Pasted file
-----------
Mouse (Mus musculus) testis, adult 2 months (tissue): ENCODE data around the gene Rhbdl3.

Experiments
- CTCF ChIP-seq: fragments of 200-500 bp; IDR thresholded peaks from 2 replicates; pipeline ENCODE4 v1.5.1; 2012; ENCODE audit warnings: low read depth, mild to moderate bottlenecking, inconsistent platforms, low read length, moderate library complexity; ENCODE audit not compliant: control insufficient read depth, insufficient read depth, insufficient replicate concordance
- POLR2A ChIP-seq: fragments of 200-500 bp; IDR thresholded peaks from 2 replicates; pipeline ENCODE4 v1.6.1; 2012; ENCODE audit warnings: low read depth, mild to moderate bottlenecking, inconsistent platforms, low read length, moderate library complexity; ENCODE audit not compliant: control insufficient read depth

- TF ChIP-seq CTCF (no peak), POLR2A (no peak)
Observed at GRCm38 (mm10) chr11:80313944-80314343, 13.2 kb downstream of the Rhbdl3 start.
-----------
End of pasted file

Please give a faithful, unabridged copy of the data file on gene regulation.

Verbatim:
Mouse (Mus musculus) testis, adult 2 months (tissue): ENCODE data around the gene Rhbdl3.

Experiments
- CTCF ChIP-seq: fragments of 200-500 bp; IDR thresholded peaks from 2 replicates; pipeline ENCODE4 v1.5.1; 2012; ENCODE audit warnings: low read depth, mild to moderate bottlenecking, inconsistent platforms, low read length, moderate library complexity; ENCODE audit not compliant: control insufficient read depth, insufficient read depth, insufficient replicate concordance
- POLR2A ChIP-seq: fragments of 200-500 bp; IDR thresholded peaks from 2 replicates; pipeline ENCODE4 v1.6.1; 2012; ENCODE audit warnings: low read depth, mild to moderate bottlenecking, inconsistent platforms, low read length, moderate library complexity; ENCODE audit not compliant: control insufficient read depth

- TF ChIP-seq CTCF (no peak), POLR2A (no peak)
Observed at GRCm38 (mm10) chr11:80313944-80314343, 13.2 kb downstream of the Rhbdl3 start.